But there came a very important lesson. After I’d met the challenge successfully, I realized that my gain wasn’t the money I’d earned. It was a spiritual gain: I felt stronger in myself. And slowly I came to understand that we don’t need to make a distinction between higher and lower duties if we act in joyful surrender to God’s will. When we understand that our joy lies in doing whatever God has given us to do, then what we do is no longer a burden but a wonderful opportunity to grow spiritually. And when we act in that spirit, He blesses us.
Succeeding against impossible odds
A very interesting example of this involved one of my fellow monks at Mt. Washington. When he first arrived at my Guru’s ashram, he had many physical problems. He only had one lung, double curvature of the spine, and there was no cushioning between many of the vertebrae. Every time he walked, it was painful. In the morning he would wake up totally paralyzed and couldn’t get out of bed. By sort of rolling from side to side he’d get up enough momentum to fall onto the floor. His muscles would then slowly begin to move and he could start his day’s work.
Yogananda put him in the kind of work that seemed impossible for a man in his condition. He had him driving the tractor, climbing scaffolding, and plastering the sides of buildings. Yet this monk did it joyfully and eventually did it very well, without difficulty. He transcended all that pain and became a person of great energy and drive.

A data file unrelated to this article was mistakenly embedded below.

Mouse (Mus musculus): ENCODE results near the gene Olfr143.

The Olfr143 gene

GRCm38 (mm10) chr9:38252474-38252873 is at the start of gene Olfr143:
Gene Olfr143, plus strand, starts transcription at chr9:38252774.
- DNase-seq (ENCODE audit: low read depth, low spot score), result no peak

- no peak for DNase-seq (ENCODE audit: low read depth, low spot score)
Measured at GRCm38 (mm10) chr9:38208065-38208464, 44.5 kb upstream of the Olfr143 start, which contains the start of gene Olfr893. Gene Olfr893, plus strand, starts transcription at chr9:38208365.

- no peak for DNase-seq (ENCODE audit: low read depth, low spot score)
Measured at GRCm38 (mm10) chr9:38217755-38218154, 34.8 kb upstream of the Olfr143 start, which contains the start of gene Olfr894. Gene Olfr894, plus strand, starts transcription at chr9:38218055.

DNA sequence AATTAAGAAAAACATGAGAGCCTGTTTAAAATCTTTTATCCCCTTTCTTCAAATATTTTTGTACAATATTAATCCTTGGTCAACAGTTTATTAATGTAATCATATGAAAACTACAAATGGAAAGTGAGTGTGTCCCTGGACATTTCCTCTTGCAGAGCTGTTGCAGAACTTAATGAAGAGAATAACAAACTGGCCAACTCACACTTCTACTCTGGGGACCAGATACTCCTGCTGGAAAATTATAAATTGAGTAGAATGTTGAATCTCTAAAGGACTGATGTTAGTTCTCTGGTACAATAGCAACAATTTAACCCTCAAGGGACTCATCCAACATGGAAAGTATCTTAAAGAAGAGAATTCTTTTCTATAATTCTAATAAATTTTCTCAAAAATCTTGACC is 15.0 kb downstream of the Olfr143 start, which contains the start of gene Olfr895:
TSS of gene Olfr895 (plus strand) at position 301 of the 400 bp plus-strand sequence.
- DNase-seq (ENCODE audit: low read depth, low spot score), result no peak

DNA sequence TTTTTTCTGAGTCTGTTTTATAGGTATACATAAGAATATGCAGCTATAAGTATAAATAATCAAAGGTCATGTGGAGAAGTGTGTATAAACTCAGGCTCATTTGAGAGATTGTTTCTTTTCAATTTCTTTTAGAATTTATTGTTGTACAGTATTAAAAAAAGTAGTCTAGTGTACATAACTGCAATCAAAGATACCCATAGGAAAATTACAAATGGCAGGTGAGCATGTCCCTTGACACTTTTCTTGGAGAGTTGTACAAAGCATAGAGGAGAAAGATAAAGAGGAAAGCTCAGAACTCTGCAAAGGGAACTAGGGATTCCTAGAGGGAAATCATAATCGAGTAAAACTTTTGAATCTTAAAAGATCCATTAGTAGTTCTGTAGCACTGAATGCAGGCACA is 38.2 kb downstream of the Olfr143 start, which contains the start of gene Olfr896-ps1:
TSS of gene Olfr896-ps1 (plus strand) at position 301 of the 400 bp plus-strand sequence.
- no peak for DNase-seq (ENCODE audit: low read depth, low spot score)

Unfortunately, his ego later started to get strong and he became out of tune. He began to think, “I shouldn’t be doing this kind of work with a body like this. I’m getting a little older.” (He was only 35.) “I should let the younger men do this hard work.” After he began having a few physical problems, he asked Yogananda to give him a different job. Yogananda gave him a nice room and outfitted it with file cabinets and whatever else he asked for. Later Yogananda said, “No matter how much I do for him, he keeps getting worse because he’s not in tune.”
When people are in tune and work joyfully with the thought of pleasing God, then, somehow, everything seems to go well, even against impossible odds. God gives us the energy we need. Even if we don’t know all the rules, the Divine is always there, supporting us and preventing us from making disastrous mistakes. That’s one of the main lessons of the Bhagavad Gita. Krishna never took part in the battle, but his very presence on the side of the Pandavas insured their ultimate success.
You must act with the right consciousness
It’s also important to understand that unless you act with the right consciousness, your dharma won’t take you any closer to God. You may get good karma but you won’t get divine freedom. The consciousness with which you do your work is the most important aspect of all, not the outward form.
For devotees, the purpose of all work is to put into action those divine qualities you’re developing inside—kindness, love, joy, peace, and calmness. If, when working, you allow yourself to become frazzled and to think, “Oh, I only have a little time to get this done; I’ll think about God later”—then there’s something wrong with the way you’re doing it. While working you should always be reinforcing those feelings of peace, calmness, love, and joy.